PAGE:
With the advancement of technology, new categories of crime have emerged. In dealing with white-collar crimes and cybercrimes, what are some difficulties that the judiciary faces? Do you believe that laws related to such crimes should be part of the curriculum in law schools so that we are better equipped to deal with such crimes in the future?
New subjects are being introduced into the curriculum in law schools. Earlier, certain laws were not part of academics, but now, forensics is a part of legal studies. Changes in legislation also try to meet these new challenges. Teaching environment jurisprudence and cyber laws would change the quality of litigation. There are several courses which have been introduced to give specialisation in subjects like cyber laws etc. Frequent workshops are conducted by the judicial academies as well, to train the judges of subordinate Courts.
With the ever-changing world of technology and the growing interest of humans in cyberspace. In your opinion how can the legislature be developed to create a balanced law towards righteous progress and easier navigation of this cyberspace?
The best way to define Cyberspace is the virtual and dynamic space created by the machine clones. In order to ensure that humans do not misuse Cyber technologies, Cyber laws are generated. The overall idea of Cyber law is to stop any person from violating the rights of other persons in Cyberspace.
If we go by the Cyberspace definition, Cyberlaw can be considered a generic term related to all regulatory and legal properties of the internet. Any activities of the citizen related to or concerned with the legal aspect of Cyberspace come under the purview of Cyber laws. To define the different arms of Cyber security, two main acts are considered in India. They are;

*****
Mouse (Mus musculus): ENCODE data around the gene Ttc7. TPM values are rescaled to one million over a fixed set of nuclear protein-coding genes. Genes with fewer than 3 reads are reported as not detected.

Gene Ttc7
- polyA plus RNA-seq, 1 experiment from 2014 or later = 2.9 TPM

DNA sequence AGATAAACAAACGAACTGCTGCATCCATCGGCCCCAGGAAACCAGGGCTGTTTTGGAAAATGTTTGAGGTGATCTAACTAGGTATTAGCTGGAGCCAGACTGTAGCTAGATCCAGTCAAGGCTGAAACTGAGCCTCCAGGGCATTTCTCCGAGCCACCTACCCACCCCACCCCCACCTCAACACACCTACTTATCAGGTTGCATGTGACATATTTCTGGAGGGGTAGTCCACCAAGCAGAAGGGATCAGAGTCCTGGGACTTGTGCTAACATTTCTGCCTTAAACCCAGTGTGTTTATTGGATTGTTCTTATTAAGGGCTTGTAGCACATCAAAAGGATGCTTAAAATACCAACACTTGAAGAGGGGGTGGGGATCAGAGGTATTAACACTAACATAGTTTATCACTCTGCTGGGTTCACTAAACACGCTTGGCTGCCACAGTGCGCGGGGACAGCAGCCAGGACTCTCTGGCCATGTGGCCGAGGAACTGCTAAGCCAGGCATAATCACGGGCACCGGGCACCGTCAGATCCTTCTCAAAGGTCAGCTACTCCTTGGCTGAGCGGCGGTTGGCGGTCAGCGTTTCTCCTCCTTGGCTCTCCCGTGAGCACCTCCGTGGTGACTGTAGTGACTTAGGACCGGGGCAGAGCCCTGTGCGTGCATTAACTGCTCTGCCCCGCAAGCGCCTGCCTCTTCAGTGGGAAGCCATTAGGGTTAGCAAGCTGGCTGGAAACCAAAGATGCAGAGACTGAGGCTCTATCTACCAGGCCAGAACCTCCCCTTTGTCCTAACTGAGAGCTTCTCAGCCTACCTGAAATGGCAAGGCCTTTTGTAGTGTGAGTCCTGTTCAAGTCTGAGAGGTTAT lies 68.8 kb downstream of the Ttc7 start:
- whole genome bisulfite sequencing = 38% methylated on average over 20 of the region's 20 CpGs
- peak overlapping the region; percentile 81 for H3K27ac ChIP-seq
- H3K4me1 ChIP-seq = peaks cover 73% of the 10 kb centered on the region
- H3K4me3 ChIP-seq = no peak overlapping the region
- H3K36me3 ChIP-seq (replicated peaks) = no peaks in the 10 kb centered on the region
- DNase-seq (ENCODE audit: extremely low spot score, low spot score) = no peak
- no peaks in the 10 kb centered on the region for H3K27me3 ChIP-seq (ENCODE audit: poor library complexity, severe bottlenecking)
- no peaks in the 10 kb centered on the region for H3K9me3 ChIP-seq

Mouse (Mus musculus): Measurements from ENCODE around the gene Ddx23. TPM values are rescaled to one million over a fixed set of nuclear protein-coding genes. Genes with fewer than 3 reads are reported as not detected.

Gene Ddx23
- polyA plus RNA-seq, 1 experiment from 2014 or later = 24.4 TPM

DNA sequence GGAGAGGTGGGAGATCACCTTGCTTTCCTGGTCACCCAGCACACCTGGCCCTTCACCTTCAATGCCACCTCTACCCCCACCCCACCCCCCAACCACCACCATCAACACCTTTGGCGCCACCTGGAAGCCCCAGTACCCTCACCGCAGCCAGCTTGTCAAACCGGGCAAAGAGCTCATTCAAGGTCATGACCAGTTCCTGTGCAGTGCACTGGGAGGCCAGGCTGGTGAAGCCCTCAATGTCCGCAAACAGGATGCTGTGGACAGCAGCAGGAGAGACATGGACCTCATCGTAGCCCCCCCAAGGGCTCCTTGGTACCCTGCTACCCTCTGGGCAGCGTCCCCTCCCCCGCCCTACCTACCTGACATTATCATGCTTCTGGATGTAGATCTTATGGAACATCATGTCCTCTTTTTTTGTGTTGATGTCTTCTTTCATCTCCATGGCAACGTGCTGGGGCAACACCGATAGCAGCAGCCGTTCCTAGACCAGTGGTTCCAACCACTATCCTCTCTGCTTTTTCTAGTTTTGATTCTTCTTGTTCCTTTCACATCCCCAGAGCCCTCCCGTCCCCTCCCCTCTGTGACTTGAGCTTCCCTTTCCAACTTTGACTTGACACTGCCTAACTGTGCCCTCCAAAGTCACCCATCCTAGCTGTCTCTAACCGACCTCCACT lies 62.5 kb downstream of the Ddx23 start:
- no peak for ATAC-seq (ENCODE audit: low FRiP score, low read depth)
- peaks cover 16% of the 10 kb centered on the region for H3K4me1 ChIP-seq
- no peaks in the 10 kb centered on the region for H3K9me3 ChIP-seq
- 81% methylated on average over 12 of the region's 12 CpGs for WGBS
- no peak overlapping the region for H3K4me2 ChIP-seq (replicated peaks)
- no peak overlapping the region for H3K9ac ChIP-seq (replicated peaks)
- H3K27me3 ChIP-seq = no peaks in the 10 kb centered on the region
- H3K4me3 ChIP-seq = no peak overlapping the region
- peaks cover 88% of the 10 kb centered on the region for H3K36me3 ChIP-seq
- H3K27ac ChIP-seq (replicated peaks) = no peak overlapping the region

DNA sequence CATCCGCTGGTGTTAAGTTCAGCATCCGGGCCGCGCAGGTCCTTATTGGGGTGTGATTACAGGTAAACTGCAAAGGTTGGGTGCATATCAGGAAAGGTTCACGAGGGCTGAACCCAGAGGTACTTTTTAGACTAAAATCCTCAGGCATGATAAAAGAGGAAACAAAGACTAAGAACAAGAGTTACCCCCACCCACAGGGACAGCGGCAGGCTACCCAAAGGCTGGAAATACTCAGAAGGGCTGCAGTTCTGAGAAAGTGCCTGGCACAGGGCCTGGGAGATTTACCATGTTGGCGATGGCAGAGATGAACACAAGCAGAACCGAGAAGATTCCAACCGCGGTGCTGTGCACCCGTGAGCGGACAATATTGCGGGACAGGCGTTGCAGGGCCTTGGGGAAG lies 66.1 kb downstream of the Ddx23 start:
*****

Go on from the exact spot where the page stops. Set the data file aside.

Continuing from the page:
- The Indian Penal Code, 1860 and
- The Information Technology Act, 2000.
Technology is always a double-edged sword and can be used for both purposes – good or bad. Hence, it should be the tenacious efforts of legislation to ensure that technology grows in a healthy manner and is used for legal and ethical business growth and not for committing crimes.
With the emergence of COVID-19, the entire legal system has seen a huge shift into the online or virtual mode unlike ever before. Do you support virtual hearings as a way of hearing cases going forward and what are your recommendations for improving the working of Courts?
Virtual hearings are here to stay. It was an indispensable tool for the functioning of the Courts during the pandemic. Yes, technology has made lots of inroads in the system for the delivery of justice. It is helpful in tracking matters and getting similar matters to be decided together. But the work culture and change of mindset are very essential. The judges, lawyers and staff must employ technology to aid the dispensation of justice. The procedural laws must be detached from the colonial mindset.